A Special Place in Hell / What I wanted for Father's Day, and what I got
A glimpse of a future in which the bedrock denominators of humanity, our hopes for loved ones, apply regardless of blood, faith and history.
ABU GHOSH, Israel – As a rule, the best times to be a reporter are the worst times to be alive. In the Holy Land, this is one of those times.
Relative even to the sub-basement expectations of the modern Middle East, the recent period has been a roller-coaster whose only direction is down. The reporter in me would stand to gain from the thundering asininity, the tabloid leadership, the tragic, reflexive resort to violence.
The father in me wants it to stop.
What to ask for this Father's Day, if in this bludgeon of a Holy Land there were such a thing?
Just this: One night, no more than a few hours, in which the only thing shattered, beaten down, and abruptly displaced, is the bitter air of hatred and despair that we here have all somehow learned to breathe.
Nothing more than a glimpse of a future in which the bedrock denominators of humanity, our hopes for loved ones, apply regardless of blood, faith and history.
Wouldn't you know it. For all that I had despaired of any of it, this year, in my household, this day which never comes at all, came a week early.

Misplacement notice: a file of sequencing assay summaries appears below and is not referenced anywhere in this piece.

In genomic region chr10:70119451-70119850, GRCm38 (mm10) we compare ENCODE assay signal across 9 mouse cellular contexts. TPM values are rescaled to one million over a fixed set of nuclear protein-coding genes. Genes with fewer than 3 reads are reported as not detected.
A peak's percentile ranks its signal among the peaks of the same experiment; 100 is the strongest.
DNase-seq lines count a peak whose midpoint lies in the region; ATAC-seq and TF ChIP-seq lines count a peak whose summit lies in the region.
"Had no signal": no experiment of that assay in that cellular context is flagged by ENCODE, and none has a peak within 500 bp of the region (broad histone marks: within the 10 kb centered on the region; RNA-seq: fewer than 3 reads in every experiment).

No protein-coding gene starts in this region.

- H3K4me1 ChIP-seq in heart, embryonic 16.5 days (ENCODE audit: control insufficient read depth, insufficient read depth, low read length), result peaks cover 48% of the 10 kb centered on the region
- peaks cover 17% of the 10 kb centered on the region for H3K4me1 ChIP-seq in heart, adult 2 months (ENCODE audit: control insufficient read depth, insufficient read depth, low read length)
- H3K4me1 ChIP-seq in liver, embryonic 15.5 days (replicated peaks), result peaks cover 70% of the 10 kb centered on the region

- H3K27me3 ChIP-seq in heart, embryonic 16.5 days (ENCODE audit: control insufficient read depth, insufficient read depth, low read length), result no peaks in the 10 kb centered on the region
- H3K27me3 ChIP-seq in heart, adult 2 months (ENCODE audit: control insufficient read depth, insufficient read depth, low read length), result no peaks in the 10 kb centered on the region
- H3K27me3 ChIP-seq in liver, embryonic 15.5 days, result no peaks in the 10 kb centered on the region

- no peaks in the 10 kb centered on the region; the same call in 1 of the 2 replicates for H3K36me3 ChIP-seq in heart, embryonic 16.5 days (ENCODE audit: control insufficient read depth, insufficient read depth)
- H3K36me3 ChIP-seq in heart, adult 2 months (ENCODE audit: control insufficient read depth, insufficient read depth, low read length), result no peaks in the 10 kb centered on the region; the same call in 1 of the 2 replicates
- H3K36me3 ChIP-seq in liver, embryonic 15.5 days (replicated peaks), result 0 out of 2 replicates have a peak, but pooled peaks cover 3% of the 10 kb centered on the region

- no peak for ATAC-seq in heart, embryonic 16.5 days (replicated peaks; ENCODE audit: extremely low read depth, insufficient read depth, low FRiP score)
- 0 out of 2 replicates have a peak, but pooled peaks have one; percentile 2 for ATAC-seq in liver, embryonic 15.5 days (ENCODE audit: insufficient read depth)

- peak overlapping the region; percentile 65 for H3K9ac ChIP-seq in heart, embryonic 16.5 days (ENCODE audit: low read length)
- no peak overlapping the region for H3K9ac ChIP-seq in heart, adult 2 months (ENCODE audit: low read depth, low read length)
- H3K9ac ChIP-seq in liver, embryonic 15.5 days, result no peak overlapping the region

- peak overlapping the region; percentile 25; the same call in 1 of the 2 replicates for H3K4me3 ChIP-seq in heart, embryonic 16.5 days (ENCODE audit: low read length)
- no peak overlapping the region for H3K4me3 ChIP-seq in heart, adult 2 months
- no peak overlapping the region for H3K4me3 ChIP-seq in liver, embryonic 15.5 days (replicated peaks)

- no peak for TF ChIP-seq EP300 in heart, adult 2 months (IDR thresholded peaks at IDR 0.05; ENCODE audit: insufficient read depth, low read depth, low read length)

It came in this village, the Jerusalem foothills town in which my daughter and her beloved chose to hold their wedding.
A wedding does something to people. Perhaps not to everyone. But for most, it slaps sense into us. It buoys the sunken soul. A villager, a longtime acquaintance still in the glow of his own daughter's recent nuptials, rolled down his window to shout Mabruk! as I passed, just as I called out Mazal Tov! to him – Arabic and Hebrew suddenly completing one another, enhancing one another. Arabic and Hebrew suddenly instruments of joy.
I left my native America long enough ago that I have forgotten – if, in fact, I ever really knew – what Father's Day was intended to be. But I have lived here long enough to know what, just this once, for a few hours, it could be. A cascading reminder of the first moments of our first born, the tiny vermilion girl, shorter by far than my forearm, weightless, effortless in triumph over hopelessness, over the awful, insistent, corrosive gravity of current events.
This, then, was my Father's Day: In a single, miraculously defiant act of commitment and unbridled dancing, I received a marvelous son-in-law and an extraordinary extended family, with whom all of us, objective differences notwithstanding, felt remarkably and immediately at home.
For a few hours, a week early, this Father's Day was the best time of all to be alive.